Ready to Rent Out Your Property? These 7 Tips Might Help!

Ready to Rent Out Your Property? These 7 Tips Might Help!

Are you planning to rent out your property? You might be looking for some extra income, wanting to clear a debt, or seeing it as a means to hold on to the property until the real estate market improves.

But it’s not that easy – You must ensure the property is well-maintained, well-advertised, features a competitive price, and is in a move-in ready status for tenants.

If you reside in a tourist-friendly or commercial area, renting out your home might not be as difficult – But if that’s not the case, finding the perfect tenant can be difficult.

In any case, here are 7 important tips to prepare your property rentals for the local market.

1. Get Landlord Insurance

First and foremost is having reliable landlord insurance which will shield you, the landlord, from specific things that a regular homeowner’s insurance wouldn’t. These include potential lawsuits, damage to the property caused by the tenant or a third party, and any sort of liability.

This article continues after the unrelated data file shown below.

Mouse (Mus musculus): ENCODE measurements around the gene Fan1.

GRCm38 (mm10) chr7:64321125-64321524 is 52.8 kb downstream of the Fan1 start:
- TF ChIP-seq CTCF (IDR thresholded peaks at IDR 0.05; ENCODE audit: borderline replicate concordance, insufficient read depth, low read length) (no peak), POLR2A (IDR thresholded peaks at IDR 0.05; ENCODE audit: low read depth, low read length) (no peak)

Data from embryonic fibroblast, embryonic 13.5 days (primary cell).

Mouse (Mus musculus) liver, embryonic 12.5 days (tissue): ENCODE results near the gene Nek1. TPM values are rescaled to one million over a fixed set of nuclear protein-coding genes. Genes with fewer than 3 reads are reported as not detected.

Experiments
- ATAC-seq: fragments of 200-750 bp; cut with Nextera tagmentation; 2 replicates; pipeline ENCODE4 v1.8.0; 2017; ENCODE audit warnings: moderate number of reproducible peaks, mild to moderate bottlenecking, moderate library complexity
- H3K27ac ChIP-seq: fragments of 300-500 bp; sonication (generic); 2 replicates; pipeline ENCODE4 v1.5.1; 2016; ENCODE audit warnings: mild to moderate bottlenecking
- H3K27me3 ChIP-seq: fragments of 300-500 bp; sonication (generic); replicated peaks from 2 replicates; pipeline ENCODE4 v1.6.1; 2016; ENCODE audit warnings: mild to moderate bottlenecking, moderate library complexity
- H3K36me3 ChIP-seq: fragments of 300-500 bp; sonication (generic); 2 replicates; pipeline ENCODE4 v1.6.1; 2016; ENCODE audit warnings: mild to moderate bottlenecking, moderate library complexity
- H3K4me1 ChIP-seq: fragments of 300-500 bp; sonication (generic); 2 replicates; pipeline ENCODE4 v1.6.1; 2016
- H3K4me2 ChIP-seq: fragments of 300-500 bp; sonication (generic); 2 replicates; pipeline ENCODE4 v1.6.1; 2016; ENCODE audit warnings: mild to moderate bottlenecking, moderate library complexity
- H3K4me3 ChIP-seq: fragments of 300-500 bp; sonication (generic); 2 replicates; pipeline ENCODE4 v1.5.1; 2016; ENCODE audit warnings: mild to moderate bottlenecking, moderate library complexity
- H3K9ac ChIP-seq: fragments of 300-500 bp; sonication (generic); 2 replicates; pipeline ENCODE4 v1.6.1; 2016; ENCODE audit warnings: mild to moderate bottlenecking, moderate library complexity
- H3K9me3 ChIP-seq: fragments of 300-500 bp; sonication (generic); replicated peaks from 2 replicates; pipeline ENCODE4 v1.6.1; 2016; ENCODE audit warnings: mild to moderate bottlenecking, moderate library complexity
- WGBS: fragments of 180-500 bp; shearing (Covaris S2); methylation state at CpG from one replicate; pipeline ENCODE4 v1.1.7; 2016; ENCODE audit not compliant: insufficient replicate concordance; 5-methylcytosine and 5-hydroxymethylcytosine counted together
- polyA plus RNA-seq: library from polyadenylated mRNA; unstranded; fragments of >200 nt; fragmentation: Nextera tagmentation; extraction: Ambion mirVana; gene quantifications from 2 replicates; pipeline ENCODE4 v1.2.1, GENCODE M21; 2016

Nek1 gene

Professional insurance providers or a property management firm can help with landlord insurance and answer specific questions.

Also, in certain cases beneficial to the landlord, the tenant can get a renter’s insurance that covers them in case of lost property.

2. Hire an Accountant

You’ll need to hire an accountant because once you begin collecting money by offering a product (your house), you need someone to tactfully track your income and expenses. You must also ensure that you’re abiding by the proper requirements and reporting everything to the government.

You can also consult with a Certified Public Accountant (CPA) before you rent out your property and ask them whether you should be aware of anything to help you get started.